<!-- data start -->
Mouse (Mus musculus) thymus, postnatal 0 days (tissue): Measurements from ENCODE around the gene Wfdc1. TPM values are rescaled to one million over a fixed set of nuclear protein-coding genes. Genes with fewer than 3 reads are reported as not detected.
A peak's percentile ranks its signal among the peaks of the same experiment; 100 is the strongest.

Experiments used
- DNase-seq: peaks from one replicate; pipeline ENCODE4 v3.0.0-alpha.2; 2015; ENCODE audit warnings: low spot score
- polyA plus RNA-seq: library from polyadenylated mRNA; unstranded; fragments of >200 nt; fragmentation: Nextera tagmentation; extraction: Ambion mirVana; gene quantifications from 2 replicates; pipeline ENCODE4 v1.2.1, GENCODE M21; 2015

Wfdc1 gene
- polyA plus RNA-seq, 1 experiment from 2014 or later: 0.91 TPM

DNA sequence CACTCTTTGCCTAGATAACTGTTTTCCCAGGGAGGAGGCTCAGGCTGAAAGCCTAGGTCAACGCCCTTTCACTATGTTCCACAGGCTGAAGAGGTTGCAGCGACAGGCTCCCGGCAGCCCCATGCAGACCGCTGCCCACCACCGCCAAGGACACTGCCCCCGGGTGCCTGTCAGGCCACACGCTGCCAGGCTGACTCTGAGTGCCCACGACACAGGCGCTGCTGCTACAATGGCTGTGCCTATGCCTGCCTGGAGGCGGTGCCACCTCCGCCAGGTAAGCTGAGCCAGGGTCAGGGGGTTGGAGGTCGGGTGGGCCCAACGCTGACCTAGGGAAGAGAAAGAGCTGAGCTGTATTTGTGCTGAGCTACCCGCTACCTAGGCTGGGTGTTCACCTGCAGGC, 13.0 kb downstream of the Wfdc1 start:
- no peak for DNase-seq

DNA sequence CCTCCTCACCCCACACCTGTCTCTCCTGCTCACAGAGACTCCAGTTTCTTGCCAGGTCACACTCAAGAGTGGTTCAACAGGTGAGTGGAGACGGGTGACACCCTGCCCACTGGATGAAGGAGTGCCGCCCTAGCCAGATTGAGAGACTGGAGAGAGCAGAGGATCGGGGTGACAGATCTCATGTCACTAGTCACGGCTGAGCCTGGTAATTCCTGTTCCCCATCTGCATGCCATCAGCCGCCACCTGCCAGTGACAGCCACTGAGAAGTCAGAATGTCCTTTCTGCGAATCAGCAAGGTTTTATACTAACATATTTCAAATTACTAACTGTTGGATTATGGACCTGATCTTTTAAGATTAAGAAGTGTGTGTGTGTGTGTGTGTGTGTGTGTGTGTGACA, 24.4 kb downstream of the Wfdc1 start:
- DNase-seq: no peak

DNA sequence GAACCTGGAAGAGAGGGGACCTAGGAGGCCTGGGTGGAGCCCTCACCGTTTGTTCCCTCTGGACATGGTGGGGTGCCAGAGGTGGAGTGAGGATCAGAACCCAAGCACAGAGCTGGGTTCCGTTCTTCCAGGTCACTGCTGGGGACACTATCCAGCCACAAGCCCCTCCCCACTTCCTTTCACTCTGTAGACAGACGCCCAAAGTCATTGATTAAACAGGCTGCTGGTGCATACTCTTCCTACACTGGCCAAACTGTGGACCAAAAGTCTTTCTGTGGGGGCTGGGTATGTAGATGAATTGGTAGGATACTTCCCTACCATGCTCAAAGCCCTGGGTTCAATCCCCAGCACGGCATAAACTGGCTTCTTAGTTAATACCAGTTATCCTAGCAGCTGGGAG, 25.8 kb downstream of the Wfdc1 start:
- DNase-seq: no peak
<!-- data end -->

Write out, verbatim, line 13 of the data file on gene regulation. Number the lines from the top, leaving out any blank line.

- DNase-seq: no peak